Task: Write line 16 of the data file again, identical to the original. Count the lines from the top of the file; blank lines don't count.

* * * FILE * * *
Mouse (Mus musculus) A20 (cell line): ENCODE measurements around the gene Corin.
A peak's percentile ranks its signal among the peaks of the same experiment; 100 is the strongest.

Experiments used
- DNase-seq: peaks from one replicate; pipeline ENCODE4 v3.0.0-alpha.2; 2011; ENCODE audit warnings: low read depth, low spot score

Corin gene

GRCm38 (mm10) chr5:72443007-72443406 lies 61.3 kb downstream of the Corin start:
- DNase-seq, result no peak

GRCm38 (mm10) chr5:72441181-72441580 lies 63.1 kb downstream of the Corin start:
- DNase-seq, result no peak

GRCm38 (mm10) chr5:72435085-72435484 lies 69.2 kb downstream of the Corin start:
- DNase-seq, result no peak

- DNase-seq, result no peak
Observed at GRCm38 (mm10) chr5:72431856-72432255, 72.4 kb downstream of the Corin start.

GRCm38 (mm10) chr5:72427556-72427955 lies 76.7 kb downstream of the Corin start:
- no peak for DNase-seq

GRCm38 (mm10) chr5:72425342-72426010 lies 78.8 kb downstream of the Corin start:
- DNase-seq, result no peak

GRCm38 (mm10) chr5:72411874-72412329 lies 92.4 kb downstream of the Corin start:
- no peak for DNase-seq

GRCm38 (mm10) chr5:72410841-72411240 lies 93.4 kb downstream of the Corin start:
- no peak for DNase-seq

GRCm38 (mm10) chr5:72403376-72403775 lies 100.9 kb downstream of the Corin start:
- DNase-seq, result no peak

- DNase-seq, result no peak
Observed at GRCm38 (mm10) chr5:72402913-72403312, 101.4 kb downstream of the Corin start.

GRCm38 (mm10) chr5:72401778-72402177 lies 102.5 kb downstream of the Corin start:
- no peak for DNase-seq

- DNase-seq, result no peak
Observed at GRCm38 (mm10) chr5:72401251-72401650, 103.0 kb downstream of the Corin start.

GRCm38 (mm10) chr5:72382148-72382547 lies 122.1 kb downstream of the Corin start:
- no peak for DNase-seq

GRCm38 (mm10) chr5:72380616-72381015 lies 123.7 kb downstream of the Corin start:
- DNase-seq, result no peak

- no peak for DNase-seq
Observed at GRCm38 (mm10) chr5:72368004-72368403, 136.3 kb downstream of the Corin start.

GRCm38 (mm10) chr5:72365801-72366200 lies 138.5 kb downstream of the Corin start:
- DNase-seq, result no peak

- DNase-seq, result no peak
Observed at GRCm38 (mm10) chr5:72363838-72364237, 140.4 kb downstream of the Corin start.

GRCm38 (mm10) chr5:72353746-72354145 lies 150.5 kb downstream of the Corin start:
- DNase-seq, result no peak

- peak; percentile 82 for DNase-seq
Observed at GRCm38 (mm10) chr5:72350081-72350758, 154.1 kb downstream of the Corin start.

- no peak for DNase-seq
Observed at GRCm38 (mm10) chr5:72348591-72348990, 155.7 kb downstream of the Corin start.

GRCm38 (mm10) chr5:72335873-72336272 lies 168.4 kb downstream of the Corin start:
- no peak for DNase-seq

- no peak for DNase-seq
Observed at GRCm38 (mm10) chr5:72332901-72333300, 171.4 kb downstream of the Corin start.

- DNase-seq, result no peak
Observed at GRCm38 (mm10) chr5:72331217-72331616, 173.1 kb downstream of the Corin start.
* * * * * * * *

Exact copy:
GRCm38 (mm10) chr5:72425342-72426010 lies 78.8 kb downstream of the Corin start: